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Rabbi Doniel Staum - Parshas Terumah 5772 "Light into the Future"
by Rabbi Doniel Staum, LMSW

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“Please find a place to read the next few pages where you can be alone and uninterrupted. Clear your mind of everything except what you will read and what I will invite you to do. Don’t worry about your schedule, your business, your family, or your friends. Just focus with me and really open your mind.

“In your mind’s eye, see yourself going to the funeral of a loved one. Picture yourself driving to the funeral parlor or chapel, parking the car, and getting out. As you walk inside the building, you notice the flowers…You see the faces of friends and family you pass along the way. You feel the shared sorrow of losing, the joy of having known, that radiates from the hearts of the people there.

“As you walk down to the front of the room and gaze at the name of the deceased, you see your own name on the casket. This is your funeral, three years from today. All of these people have come to honor you, to express feelings of love and appreciation for your life.

“As you take a seat and wait for the services to begin, you look at the program in your hand. There are to be four speakers. The first is from your family, immediate and also extended- children, brothers, sisters, nephews, nieces, aunts, uncles, cousins, and grandparents who have come from all over the country to attend. The second speaker is one of your friends, someone who can give a sense of what you were as a person. The third speaker is from your work or profession. And the fourth is from your… [Shul] where you’ve been involved in service.

“Now think deeply. What would you like each of these speakers to say about you and your life? What kind of husband, wife, father or mother would you like their words to reflect? What kind of son or daughter or cousin? What kind of friend? What kind of working associate?

“What character would you like them to have seen in you? What contributions, what achievements would you want them to remember? Look carefully at the people around you. What difference would you like to have made in their lives?

“Begin with the end in mind![1]

“Hashem spoke to Moshe saying: Speak to the B’nei Yisroel and let them take for Me a portion, from every man whose heart motivates him you shall take My portion.[2]

S’forno explains that the need for the Mishkan was a result of the sin of the Golden Calf. Ideally, after the Revelation of Sinai the Mishkan should have been unnecessary. At Sinai, each Jew had achieved a level of prophesy and was worthy of the Divine Presence resting upon him individually. However, when the Jews committed that egregious sin, they forfeited a great level of that inner holiness. At that point, it became necessary for there to be a centralized place where the Divine Presence would be ever-present.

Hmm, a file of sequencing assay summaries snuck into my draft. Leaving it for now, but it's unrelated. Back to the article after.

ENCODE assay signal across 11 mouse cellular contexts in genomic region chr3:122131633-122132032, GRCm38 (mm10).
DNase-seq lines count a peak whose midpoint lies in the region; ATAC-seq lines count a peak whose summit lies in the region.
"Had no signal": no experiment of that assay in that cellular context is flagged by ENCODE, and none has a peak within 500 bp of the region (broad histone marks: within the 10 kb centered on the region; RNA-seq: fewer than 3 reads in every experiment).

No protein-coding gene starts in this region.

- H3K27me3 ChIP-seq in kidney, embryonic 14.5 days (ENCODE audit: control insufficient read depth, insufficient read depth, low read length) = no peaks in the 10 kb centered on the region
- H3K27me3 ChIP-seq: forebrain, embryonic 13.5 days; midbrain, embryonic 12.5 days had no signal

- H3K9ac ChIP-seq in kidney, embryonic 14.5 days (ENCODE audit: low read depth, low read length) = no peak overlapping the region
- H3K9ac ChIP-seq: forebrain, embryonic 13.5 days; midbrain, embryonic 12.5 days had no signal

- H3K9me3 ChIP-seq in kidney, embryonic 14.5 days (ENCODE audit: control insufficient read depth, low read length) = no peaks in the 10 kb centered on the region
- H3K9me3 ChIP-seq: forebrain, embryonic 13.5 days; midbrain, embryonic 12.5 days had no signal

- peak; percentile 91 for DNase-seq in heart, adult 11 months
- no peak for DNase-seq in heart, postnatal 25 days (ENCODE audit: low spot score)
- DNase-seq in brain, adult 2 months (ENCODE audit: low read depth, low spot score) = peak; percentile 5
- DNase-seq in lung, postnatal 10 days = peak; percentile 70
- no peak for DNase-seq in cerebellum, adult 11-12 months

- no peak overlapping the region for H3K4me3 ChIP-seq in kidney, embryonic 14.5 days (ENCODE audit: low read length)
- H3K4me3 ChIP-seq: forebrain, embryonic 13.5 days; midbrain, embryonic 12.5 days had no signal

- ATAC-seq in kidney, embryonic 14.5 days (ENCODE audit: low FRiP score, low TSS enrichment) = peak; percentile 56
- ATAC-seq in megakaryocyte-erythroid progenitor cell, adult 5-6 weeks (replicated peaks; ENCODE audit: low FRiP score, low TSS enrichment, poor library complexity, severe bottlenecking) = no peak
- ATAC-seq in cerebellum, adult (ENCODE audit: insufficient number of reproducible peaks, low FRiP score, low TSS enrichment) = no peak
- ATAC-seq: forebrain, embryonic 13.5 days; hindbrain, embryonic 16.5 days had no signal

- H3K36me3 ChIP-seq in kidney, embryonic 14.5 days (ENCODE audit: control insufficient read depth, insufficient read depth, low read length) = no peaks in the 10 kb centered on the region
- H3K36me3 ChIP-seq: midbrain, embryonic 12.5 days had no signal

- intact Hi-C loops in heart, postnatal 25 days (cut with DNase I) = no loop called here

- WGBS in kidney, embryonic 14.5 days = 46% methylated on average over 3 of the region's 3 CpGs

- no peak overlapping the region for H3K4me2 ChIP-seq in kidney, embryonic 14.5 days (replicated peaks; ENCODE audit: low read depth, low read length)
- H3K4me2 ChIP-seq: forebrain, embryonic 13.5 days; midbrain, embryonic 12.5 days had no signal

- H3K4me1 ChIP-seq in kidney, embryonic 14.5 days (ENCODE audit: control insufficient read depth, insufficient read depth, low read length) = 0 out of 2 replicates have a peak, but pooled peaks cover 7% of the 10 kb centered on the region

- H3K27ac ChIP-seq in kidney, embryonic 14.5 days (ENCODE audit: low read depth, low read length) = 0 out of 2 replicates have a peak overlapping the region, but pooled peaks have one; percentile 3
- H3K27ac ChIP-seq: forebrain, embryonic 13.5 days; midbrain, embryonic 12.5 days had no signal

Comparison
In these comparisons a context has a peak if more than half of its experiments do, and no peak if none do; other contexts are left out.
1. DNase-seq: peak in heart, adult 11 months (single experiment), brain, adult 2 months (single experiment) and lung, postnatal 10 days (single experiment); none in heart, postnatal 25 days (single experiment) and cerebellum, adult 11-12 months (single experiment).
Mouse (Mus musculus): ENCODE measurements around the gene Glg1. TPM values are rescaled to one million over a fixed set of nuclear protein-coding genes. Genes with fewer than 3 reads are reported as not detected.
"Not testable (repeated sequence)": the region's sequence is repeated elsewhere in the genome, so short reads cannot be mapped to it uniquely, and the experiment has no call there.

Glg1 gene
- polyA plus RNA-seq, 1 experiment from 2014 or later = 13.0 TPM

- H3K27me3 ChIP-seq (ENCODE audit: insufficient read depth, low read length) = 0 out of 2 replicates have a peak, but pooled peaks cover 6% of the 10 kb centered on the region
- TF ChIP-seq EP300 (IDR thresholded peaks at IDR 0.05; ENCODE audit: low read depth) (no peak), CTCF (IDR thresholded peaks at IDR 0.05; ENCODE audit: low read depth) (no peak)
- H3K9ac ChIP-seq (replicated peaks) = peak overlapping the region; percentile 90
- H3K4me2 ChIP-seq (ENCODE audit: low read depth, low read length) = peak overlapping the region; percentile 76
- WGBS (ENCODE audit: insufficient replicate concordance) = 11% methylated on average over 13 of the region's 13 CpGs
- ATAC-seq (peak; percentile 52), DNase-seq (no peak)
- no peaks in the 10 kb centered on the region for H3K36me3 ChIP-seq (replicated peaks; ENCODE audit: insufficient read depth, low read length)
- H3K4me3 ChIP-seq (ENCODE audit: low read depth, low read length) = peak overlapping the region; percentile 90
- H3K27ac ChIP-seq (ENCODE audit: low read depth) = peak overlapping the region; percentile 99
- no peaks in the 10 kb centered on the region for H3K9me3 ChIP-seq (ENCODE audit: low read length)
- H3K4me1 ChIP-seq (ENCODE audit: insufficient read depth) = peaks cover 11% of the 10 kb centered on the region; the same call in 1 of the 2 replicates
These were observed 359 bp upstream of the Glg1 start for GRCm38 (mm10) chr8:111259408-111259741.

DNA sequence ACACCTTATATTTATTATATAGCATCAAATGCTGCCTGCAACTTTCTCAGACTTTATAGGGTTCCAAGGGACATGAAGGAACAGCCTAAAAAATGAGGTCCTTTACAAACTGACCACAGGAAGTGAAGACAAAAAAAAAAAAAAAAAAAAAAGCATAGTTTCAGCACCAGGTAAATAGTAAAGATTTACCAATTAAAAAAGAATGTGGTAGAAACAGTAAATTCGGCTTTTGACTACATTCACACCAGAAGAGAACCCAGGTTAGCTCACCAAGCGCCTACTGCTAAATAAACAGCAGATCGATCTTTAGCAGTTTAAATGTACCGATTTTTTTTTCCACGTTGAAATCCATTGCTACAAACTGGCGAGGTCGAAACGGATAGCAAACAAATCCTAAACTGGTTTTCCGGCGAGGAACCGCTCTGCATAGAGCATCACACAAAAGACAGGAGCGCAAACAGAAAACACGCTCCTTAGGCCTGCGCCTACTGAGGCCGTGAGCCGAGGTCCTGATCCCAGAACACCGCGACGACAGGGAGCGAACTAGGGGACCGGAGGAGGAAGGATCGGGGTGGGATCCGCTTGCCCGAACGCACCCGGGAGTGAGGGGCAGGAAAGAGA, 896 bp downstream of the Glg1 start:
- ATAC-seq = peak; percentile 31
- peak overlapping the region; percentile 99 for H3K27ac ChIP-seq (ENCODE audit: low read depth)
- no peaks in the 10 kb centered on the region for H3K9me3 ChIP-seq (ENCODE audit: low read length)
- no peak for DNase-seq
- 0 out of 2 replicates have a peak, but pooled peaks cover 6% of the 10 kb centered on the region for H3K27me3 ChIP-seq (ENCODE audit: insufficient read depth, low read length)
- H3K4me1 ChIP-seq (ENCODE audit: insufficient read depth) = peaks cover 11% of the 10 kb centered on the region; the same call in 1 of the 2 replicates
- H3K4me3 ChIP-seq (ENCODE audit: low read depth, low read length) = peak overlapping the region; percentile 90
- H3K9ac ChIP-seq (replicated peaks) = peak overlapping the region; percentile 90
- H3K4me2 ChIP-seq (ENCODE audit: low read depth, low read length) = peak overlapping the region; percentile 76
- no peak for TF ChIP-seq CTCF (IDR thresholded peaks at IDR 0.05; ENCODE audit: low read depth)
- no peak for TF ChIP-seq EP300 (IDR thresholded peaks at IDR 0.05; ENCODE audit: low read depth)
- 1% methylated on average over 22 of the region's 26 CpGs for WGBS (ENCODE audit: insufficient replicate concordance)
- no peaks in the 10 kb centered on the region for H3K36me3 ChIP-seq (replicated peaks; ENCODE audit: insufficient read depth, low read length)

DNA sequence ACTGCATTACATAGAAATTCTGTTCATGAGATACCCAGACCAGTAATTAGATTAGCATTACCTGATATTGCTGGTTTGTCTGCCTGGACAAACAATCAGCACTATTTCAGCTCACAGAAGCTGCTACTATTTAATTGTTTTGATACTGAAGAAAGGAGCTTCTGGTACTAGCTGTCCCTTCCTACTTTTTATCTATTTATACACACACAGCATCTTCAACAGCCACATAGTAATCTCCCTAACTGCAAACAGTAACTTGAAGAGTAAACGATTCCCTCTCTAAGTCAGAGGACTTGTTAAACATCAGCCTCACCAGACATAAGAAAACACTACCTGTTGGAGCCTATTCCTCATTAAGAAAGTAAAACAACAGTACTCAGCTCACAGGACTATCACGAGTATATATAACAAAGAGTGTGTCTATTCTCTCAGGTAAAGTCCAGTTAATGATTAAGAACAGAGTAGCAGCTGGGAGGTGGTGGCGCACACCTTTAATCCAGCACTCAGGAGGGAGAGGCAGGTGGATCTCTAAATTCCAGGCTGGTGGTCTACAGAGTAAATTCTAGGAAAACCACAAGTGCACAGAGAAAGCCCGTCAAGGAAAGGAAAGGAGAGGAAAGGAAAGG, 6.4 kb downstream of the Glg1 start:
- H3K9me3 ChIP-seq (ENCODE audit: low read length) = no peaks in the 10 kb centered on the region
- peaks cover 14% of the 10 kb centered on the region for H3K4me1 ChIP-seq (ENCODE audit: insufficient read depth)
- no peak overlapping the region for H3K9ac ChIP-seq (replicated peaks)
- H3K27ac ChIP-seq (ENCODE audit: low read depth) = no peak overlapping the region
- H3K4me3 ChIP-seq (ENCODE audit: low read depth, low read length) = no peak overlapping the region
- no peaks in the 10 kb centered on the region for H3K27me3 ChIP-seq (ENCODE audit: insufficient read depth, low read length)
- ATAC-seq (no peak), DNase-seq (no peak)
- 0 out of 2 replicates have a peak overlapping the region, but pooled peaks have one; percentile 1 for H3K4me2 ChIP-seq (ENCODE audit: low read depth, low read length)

The materials, parameters, designs, craftsmanship, and dimensions of the Mishkan are meticulously outlined in the verses. Because the sin of the Golden Calf was a transgression of the Word of G-d, the Mishkan - which came to rectify that sin - had to be designed and constructed with precise adherence to G-d’s exact commands.

When one reviews the Torah’s instruction regarding the construction of the Mishkan, there are several questions that arise:

The parsha commences with a list of materials that could be donated for usage in the Mishkan. Rashi (25:2) writes that, in all, there were thirteen different materials that could be donated. However, if one counts the materials listed there are fifteen materials mentioned? Also, the vernacular of the opening verse seems strange. What does it mean to, “Take for Me a portion”? Doesn’t one usually give or donate a portion?

In constructing the structure of the Mishkan and all of its vessels, there were three vessels that had to be hammered out of one block of solid gold: The Keruvim that rested atop the Holy Ark, the Menorah, and the golden Trumpets[3].

What is the significance of these three vessels that they had to be painstakingly chiseled from one solid block and could not be molded or cut?

Medrash Tanchuma writes that the construction of the Menorah from one solid block of gold was so difficult that Moshe could not visualize how it would appear. G-d showed Moshe a Menorah of fire, but even then Moshe despaired that he would be able to construct it properly. Finally, G-d told him to just throw the gold into the fire, and the completed Menorah emerged miraculously.

If at the end the Menorah had to be constructed miraculously, what was the point of showing Moshe the image of the Menorah out of fire?

On the aforementioned pasuk, 25:40, “See and make, according to their form that you are shown on the mountain”, Ba’al HaTurim notes that there are three times in Scripture that the word “וראה- And see” appears. The first time is here in regard to the Menorah. The other two are found in Tehillim: (139:24) “וראה אם דרך עצב בי - And see if there is a path of sadness within me” and, (128:6) “וראה בנים לבניך – And your sons shall beget sons.” What is the connection between these three verses?

Whenever one sets a goal for himself it is vital that he maintain a vision for what he hopes to accomplish. Just as one does not embark on a journey without first having an idea of where he wants to end up and how he plans on getting there, so too one cannot venture out onto the roads of life without first envisioning what he hopes to accomplish Only when he has that vision is he ready to pursue his dreams and aspirations. Perhaps he won’t accomplish everything he intends to, but it is a far easier journey when one has some sense of direction.